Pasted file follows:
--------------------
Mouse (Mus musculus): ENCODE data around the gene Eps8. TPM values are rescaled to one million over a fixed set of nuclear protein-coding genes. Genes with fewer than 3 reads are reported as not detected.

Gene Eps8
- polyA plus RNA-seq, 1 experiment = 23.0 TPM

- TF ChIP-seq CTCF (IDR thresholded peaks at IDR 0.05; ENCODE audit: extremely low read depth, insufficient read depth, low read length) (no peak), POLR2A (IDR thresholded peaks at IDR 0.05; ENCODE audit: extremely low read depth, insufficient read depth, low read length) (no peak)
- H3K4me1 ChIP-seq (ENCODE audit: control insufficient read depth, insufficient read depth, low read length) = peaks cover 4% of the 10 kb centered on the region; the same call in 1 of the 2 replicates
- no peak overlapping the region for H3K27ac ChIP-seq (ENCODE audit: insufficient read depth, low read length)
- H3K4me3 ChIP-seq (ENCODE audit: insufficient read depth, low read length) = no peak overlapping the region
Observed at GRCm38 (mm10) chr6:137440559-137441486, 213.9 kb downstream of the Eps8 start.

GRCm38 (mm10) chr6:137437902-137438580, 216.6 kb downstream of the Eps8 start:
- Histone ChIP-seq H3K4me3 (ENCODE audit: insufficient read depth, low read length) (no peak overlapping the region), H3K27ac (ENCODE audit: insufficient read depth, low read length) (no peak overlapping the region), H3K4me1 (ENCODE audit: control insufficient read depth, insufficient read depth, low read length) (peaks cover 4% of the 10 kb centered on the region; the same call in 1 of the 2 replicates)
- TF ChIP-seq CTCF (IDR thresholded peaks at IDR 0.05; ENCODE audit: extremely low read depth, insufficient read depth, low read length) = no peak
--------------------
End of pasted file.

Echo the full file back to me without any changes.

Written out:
Mouse (Mus musculus): ENCODE data around the gene Eps8. TPM values are rescaled to one million over a fixed set of nuclear protein-coding genes. Genes with fewer than 3 reads are reported as not detected.

Gene Eps8
- polyA plus RNA-seq, 1 experiment = 23.0 TPM

- TF ChIP-seq CTCF (IDR thresholded peaks at IDR 0.05; ENCODE audit: extremely low read depth, insufficient read depth, low read length) (no peak), POLR2A (IDR thresholded peaks at IDR 0.05; ENCODE audit: extremely low read depth, insufficient read depth, low read length) (no peak)
- H3K4me1 ChIP-seq (ENCODE audit: control insufficient read depth, insufficient read depth, low read length) = peaks cover 4% of the 10 kb centered on the region; the same call in 1 of the 2 replicates
- no peak overlapping the region for H3K27ac ChIP-seq (ENCODE audit: insufficient read depth, low read length)
- H3K4me3 ChIP-seq (ENCODE audit: insufficient read depth, low read length) = no peak overlapping the region
Observed at GRCm38 (mm10) chr6:137440559-137441486, 213.9 kb downstream of the Eps8 start.

GRCm38 (mm10) chr6:137437902-137438580, 216.6 kb downstream of the Eps8 start:
- Histone ChIP-seq H3K4me3 (ENCODE audit: insufficient read depth, low read length) (no peak overlapping the region), H3K27ac (ENCODE audit: insufficient read depth, low read length) (no peak overlapping the region), H3K4me1 (ENCODE audit: control insufficient read depth, insufficient read depth, low read length) (peaks cover 4% of the 10 kb centered on the region; the same call in 1 of the 2 replicates)
- TF ChIP-seq CTCF (IDR thresholded peaks at IDR 0.05; ENCODE audit: extremely low read depth, insufficient read depth, low read length) = no peak